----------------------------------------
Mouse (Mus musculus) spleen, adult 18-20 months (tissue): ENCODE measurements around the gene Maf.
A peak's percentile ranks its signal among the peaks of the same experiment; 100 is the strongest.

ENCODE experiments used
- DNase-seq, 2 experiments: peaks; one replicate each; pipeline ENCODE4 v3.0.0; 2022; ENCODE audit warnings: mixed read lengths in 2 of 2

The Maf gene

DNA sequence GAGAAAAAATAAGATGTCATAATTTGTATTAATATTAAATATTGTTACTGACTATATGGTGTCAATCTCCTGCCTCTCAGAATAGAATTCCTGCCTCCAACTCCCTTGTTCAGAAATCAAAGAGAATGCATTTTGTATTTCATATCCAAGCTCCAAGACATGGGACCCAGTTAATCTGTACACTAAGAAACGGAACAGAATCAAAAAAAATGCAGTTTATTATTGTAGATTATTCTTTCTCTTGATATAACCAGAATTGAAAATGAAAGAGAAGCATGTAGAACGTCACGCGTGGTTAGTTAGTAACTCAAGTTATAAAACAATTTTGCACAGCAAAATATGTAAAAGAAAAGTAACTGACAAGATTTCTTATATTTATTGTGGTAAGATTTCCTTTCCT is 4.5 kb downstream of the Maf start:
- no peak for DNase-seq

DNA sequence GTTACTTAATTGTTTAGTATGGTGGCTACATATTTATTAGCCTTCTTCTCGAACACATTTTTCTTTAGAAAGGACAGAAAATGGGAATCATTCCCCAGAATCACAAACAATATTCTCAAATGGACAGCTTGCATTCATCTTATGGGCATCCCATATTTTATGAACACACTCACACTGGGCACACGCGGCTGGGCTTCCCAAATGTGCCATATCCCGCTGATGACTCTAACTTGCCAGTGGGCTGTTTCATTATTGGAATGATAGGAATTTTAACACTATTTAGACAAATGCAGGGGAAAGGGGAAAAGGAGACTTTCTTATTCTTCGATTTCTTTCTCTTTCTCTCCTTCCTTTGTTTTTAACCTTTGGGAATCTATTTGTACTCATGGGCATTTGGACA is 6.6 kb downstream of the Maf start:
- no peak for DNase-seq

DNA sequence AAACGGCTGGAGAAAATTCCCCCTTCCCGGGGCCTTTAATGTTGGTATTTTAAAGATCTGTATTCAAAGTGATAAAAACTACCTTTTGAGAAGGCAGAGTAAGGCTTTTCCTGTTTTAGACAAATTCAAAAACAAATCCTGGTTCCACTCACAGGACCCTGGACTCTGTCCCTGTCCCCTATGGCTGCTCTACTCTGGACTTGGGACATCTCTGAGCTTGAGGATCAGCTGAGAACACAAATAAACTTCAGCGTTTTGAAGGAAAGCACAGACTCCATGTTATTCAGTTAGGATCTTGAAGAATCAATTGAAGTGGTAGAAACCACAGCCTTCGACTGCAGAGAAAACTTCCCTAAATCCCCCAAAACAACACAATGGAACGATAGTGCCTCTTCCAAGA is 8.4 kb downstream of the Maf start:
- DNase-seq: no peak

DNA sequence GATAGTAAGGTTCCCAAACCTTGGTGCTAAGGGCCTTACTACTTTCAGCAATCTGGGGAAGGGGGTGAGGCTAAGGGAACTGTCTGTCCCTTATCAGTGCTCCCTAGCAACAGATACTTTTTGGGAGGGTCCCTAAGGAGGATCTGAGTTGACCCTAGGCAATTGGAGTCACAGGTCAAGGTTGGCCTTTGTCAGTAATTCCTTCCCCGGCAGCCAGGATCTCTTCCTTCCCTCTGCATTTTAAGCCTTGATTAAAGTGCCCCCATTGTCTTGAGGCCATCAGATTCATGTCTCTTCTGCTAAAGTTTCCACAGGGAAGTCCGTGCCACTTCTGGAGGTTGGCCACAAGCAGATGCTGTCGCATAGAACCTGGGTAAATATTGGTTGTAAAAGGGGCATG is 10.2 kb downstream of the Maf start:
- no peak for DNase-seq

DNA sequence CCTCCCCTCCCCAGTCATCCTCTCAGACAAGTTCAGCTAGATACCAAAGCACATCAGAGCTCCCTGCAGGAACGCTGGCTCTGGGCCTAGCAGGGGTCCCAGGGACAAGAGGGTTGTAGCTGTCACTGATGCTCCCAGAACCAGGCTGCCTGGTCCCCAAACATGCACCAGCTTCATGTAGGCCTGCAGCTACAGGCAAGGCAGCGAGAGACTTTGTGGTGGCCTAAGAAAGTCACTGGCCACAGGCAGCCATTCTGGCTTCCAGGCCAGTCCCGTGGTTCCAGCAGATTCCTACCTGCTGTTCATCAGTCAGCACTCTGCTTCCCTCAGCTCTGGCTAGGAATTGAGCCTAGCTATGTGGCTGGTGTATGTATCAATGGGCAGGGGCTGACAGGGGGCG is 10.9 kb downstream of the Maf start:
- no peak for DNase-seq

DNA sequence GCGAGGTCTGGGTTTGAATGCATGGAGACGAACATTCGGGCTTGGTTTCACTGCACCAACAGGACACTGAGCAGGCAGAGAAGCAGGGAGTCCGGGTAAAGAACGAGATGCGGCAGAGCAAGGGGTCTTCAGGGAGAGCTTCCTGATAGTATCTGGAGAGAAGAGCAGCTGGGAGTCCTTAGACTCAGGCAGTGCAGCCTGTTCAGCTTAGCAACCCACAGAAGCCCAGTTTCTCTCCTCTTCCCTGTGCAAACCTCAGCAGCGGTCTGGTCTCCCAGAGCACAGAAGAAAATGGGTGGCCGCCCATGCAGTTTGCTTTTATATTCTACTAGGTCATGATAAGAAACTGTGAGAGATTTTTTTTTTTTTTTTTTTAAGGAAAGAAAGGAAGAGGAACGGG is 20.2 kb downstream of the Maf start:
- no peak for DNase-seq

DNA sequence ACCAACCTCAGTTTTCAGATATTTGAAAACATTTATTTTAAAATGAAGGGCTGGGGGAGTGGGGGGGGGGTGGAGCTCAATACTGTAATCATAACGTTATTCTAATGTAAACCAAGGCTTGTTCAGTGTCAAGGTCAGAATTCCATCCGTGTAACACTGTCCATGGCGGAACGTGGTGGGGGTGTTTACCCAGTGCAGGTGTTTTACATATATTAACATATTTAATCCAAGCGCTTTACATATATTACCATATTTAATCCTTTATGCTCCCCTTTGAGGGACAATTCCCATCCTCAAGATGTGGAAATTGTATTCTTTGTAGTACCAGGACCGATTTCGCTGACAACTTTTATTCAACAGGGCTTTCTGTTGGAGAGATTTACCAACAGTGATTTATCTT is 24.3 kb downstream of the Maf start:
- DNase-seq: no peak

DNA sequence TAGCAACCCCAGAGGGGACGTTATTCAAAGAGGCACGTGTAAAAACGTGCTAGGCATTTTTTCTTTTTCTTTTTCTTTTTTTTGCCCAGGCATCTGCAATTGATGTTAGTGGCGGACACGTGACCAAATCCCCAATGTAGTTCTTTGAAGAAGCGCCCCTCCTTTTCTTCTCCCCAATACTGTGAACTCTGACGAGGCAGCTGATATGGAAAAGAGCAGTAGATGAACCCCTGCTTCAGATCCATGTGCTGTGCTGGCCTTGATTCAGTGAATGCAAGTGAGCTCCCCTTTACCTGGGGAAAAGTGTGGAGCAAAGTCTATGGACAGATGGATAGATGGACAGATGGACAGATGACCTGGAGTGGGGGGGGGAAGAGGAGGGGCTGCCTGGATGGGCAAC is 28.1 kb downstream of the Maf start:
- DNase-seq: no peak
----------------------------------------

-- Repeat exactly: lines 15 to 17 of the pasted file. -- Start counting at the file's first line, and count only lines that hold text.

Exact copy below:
- no peak for DNase-seq

DNA sequence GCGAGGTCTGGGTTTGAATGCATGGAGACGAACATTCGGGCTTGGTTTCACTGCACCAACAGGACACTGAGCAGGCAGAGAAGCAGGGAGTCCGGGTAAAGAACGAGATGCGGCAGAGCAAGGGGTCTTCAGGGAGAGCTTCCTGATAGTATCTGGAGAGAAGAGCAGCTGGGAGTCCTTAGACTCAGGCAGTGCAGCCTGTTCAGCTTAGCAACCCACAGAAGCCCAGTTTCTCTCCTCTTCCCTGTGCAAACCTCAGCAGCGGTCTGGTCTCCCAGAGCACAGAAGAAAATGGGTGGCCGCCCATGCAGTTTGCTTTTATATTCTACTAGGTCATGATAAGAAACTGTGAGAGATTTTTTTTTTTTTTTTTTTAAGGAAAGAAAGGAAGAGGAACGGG is 20.2 kb downstream of the Maf start:
- no peak for DNase-seq